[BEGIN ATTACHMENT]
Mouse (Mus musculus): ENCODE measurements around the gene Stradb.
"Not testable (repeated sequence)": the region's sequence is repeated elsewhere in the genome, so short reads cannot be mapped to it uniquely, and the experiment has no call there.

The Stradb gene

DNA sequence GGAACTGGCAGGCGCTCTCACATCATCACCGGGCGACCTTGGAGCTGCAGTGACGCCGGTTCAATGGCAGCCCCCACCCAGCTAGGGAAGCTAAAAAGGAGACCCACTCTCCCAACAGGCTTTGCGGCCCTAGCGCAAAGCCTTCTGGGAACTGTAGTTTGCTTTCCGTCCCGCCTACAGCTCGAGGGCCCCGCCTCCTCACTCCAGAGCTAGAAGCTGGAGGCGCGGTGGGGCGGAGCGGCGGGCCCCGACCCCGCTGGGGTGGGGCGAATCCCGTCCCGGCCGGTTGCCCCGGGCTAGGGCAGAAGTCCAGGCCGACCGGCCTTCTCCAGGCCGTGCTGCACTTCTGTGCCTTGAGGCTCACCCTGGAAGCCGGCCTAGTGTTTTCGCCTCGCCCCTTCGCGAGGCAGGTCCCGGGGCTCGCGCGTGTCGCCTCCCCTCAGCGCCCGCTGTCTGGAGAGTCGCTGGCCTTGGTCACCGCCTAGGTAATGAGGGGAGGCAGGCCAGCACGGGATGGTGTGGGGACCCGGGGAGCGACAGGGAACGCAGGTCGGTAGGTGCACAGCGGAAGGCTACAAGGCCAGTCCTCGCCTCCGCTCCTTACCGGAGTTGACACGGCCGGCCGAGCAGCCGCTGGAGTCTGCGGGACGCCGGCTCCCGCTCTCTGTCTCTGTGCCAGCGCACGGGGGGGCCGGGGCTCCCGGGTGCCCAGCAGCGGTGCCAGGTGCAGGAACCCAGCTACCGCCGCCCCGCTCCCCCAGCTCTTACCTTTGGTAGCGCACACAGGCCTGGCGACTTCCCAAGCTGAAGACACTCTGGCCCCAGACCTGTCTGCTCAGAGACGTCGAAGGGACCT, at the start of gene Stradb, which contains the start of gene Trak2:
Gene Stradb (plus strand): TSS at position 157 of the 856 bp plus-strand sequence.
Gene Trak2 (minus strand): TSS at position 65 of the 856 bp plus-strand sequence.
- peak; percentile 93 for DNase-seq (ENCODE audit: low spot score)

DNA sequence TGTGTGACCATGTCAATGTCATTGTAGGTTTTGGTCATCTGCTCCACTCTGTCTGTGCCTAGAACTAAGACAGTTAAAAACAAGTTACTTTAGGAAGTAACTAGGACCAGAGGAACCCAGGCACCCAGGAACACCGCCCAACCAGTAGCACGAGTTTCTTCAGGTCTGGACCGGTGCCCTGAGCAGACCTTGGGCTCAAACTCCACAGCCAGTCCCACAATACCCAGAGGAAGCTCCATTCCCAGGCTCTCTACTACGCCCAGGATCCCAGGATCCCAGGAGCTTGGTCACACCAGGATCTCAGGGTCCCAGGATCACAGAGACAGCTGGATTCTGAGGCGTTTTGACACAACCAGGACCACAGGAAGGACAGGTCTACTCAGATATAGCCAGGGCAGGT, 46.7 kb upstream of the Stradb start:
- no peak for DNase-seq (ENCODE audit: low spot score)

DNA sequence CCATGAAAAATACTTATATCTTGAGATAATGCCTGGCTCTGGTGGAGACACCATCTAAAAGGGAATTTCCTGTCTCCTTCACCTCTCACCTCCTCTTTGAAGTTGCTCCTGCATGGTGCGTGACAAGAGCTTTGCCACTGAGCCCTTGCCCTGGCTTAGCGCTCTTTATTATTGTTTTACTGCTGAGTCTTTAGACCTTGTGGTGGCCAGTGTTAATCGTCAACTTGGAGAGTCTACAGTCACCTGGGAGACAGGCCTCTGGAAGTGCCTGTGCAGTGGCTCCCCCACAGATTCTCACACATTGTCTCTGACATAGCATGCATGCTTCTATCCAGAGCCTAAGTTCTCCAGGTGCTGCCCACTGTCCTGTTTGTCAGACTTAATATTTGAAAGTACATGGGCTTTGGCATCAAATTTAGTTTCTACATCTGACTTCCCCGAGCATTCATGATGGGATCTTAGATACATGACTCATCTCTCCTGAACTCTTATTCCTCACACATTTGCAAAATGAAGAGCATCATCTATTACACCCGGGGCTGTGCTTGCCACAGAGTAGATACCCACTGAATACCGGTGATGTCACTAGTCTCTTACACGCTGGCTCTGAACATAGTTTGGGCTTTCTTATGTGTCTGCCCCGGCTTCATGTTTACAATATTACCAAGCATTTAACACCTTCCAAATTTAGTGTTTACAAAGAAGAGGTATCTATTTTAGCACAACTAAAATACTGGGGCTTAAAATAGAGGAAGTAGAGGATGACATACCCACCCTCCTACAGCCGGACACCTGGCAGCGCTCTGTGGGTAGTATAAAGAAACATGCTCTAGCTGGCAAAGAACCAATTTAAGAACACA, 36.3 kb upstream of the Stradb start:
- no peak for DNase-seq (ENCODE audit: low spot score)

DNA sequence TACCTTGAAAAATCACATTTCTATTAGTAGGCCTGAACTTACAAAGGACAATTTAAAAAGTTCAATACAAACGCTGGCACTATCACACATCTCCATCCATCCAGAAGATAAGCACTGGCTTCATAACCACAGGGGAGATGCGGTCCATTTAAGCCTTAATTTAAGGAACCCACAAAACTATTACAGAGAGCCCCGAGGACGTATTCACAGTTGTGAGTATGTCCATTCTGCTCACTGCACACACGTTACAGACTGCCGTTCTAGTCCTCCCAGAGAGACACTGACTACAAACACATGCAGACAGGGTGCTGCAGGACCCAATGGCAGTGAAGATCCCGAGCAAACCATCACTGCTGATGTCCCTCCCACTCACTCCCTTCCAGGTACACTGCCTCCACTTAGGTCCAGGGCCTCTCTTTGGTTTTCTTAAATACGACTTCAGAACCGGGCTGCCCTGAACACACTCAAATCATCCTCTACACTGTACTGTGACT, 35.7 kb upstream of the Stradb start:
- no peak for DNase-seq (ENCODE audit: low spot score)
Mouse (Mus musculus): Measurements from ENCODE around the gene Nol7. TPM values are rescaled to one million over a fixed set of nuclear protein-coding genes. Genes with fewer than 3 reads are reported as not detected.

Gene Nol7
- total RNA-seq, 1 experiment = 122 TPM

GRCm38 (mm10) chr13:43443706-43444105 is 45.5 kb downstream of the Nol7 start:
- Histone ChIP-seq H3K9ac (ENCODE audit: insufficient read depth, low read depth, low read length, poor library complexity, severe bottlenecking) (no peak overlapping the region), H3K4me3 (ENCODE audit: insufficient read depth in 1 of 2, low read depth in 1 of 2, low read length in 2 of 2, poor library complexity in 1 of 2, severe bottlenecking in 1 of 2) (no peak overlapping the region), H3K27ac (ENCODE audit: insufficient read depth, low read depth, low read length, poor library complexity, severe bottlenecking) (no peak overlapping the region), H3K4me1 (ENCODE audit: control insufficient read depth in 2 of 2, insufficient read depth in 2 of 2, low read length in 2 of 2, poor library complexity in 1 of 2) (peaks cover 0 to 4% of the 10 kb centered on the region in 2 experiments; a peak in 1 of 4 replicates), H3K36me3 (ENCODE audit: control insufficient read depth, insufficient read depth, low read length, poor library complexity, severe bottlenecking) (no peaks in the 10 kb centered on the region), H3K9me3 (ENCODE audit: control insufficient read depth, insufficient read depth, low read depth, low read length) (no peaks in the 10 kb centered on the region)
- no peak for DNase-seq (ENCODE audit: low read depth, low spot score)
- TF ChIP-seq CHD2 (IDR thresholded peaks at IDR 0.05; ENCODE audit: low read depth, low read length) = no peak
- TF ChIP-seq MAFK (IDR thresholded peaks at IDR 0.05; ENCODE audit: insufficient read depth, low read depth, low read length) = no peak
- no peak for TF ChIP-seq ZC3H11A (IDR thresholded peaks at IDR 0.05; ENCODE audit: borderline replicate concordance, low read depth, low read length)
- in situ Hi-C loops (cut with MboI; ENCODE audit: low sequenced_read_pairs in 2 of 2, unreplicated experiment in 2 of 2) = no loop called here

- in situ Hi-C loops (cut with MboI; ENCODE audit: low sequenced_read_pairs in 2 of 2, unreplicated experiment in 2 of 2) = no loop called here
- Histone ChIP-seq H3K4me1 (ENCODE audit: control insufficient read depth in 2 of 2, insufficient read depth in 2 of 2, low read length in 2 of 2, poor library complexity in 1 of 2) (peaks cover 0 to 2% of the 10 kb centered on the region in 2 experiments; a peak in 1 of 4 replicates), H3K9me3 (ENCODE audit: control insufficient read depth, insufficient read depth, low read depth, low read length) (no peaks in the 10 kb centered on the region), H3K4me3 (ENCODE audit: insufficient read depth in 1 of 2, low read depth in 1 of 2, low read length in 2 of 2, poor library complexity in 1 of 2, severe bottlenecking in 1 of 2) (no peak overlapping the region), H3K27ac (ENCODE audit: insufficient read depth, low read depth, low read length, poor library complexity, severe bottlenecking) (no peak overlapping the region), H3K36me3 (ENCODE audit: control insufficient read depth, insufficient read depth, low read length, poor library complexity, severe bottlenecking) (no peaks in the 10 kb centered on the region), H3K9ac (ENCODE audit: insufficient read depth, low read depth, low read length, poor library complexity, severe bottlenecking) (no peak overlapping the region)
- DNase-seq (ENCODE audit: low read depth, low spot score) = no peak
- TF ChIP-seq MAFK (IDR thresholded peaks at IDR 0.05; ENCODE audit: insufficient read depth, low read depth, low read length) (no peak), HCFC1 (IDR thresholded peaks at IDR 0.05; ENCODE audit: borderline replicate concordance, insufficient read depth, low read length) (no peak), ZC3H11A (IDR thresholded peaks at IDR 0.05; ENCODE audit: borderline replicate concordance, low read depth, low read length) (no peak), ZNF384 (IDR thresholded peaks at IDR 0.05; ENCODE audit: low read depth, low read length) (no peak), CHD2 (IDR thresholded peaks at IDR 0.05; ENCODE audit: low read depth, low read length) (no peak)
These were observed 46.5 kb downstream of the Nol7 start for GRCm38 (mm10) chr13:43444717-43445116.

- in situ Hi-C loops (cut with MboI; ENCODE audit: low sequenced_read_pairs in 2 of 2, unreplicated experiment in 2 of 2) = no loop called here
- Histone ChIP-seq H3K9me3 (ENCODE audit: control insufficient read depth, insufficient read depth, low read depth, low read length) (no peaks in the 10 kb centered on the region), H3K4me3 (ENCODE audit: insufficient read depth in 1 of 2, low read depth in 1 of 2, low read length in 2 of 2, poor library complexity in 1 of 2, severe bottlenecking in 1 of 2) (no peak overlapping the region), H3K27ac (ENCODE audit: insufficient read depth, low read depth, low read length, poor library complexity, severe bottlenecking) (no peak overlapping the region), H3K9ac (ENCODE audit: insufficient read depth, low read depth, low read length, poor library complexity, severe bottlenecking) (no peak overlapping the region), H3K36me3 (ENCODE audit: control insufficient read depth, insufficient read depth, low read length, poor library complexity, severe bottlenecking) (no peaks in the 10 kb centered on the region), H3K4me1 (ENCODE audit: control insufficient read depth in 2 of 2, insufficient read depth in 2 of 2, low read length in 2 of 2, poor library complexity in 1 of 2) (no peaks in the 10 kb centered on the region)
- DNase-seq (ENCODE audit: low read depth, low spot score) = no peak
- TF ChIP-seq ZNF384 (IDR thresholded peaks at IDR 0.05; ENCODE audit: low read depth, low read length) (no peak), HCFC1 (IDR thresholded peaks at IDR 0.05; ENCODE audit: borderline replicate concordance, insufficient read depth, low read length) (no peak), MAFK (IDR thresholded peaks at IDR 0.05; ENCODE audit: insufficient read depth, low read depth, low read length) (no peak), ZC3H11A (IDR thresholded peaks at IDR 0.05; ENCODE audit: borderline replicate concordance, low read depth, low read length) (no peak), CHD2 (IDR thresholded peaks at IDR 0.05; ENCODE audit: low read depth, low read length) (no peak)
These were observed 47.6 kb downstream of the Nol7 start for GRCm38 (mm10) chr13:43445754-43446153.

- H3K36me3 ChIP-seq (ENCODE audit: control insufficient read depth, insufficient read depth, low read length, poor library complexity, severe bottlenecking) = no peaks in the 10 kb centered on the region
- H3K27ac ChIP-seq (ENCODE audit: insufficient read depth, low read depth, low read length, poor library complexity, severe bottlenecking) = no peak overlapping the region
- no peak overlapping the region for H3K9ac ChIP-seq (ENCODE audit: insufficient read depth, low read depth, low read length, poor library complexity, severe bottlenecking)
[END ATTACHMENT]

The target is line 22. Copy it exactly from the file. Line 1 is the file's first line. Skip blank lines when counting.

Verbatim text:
- no peak for TF ChIP-seq ZC3H11A (IDR thresholded peaks at IDR 0.05; ENCODE audit: borderline replicate concordance, low read depth, low read length)